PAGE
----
Pleaded Guilty to Safety Violation
A potash surface mine operator in Saskatchewan has pleaded guilty to the province’s maximum fine for an occupational health and safety violation, in connection with a worker fatality two years ago, according to a report from Canadian OH&S News.
Edward Artic, who had worked at Agrium Inc’s Vanscoy site for more than 10 years, was inside a hoist well when a component fell from a load being lifted by an overhead crane. The device fell six stories and struck the 59-year-old worker in the head, killing him instantly.[Wcx]
Agrium pleaded guilty on May 28 to failing to provide or maintain a working environment that ensured, as far as reasonably practicable, the health, safety and welfare of a worker, contrary to Section 12(a) of the Occupational Health and Safety Regulations, and agreed to the maximum fine of $300,000 plus a $120,000 victim surcharge. Three other charges against Agrium were stayed.
Maximum Fine Sought
Tamara Harrison, the crown prosecutor assigned to the case, explained that a maximum fine was sought because the incident resulted in a fatality, Agrium had a previous similar conviction — in 2006 a rock fell and a worker received a serious injury — and judges specifically allow prosecutors to look at the fact that because the accused is a large, profitable company, the fine must be high enough to have a deterrent effect.
Agrium’s lawyer says it was important for the company to move forward out of respect for the family, adding there is a good working relationship between Agrium and the family, “who didn’t want to see this worker’s death in vain.” [Wcx]
“The company recognized that anything you can do could be done better. There is always a constellation of factors that contribute to the cause of the accident,” and Agrium was one of those factors, says Michael Tochor of MacPherson Leslie & Tyerman LLP, in Regina.
Major Reform Efforts Implemented
Since the incident the company has spent $3.6 million on remedial measures at the site, just southwest of Saskatoon, Tochor notes. This includes redesigning and retrofitting the entire hoist well, rewriting and reworking health and safety policies and procedures, providing financial assistance to the family and counseling for workers and constructing a memorial tribute to Artic on the site.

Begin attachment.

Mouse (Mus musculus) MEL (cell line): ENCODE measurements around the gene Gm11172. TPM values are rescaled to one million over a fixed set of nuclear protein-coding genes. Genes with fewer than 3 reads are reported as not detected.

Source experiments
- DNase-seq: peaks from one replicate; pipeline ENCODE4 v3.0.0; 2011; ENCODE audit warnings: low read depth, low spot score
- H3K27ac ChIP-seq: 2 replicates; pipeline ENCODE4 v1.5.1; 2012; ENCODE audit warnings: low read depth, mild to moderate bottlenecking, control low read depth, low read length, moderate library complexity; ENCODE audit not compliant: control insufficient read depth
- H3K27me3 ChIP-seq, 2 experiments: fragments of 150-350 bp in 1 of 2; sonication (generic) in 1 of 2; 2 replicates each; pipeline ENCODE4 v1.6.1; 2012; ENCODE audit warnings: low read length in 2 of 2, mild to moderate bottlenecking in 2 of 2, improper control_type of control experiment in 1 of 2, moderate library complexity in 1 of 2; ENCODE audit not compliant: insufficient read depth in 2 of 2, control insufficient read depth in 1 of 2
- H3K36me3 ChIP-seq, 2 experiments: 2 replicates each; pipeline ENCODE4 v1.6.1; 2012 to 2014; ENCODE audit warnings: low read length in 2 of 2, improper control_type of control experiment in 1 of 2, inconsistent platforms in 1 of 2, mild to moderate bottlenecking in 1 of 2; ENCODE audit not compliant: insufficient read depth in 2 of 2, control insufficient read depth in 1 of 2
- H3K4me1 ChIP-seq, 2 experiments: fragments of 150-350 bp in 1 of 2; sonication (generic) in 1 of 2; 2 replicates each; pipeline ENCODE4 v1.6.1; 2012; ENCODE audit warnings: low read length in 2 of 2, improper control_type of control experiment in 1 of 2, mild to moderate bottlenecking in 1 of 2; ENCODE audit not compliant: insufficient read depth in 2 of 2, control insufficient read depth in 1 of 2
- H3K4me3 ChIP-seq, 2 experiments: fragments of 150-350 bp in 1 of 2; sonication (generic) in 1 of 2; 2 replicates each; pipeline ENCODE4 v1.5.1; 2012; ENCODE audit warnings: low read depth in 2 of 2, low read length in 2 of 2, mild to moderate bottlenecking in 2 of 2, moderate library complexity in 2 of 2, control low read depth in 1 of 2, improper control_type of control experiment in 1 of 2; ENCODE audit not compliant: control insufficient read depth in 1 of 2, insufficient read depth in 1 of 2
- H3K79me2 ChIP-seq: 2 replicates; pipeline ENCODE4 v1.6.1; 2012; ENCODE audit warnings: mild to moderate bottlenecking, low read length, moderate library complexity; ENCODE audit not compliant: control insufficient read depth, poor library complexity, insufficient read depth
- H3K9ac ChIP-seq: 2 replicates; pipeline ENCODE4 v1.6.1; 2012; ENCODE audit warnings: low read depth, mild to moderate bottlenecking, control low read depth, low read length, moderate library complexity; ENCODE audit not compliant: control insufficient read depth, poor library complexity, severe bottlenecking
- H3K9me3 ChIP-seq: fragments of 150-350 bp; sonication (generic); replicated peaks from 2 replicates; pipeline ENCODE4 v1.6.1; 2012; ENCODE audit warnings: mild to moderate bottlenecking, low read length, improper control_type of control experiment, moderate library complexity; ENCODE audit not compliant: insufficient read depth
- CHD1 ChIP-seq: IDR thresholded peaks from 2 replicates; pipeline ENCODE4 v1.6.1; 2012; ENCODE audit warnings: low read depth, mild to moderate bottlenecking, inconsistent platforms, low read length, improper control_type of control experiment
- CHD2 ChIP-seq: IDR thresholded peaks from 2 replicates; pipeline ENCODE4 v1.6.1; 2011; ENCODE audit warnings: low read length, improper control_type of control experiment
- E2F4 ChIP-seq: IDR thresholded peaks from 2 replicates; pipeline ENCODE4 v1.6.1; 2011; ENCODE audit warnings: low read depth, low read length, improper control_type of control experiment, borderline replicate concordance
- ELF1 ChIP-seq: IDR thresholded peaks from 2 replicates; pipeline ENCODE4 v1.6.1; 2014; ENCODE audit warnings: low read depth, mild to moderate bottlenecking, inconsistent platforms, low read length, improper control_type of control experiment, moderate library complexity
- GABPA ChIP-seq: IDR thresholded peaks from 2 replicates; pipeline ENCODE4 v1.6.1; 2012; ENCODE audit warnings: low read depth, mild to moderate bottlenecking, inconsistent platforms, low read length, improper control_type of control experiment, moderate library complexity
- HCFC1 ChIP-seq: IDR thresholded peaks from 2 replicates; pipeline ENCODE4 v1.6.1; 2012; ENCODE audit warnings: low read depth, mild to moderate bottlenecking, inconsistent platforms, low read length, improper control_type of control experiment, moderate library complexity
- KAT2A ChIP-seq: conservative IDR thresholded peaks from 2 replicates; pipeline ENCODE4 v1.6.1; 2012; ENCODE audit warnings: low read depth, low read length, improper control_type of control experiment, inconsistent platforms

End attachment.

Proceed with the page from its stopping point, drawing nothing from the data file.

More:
Saskatchewan’s Ministry of Labour Relations and Workplace Safety recently introduced amendments that would bump the maximum penalty in cases with a serious injury or death from $300,000 to $1.5 million, making them the highest in the country. The amendments would take effect this fall
<pAuthor Michael B. Stack, CPA, Director of Operations, Amaxx Risk Solutions, Inc. is an expert in employer communication systems and part of the Amaxx team helping companies reduce their workers compensation costs by 20% to 50%. He is a writer, speaker, and website publisher. www.reduceyourworkerscomp.com. Contact: firstname.lastname@example.org.
WORKERS COMP MANAGEMENT MANUAL: www.WCManual.com
MODIFIED DUTY CALCULATOR: www.LowerWC.com/transitional-duty-cost-calculator.php
Do not use this information without independent verification. All state laws vary. You should consult with your insurance broker or agent about workers comp issues.
©2012 Amaxx Risk Solutions, Inc. All rights reserved under International Copyright Law. If you would like permission to reprint this material, contact us at: Info@ReduceYourWorkersComp.com.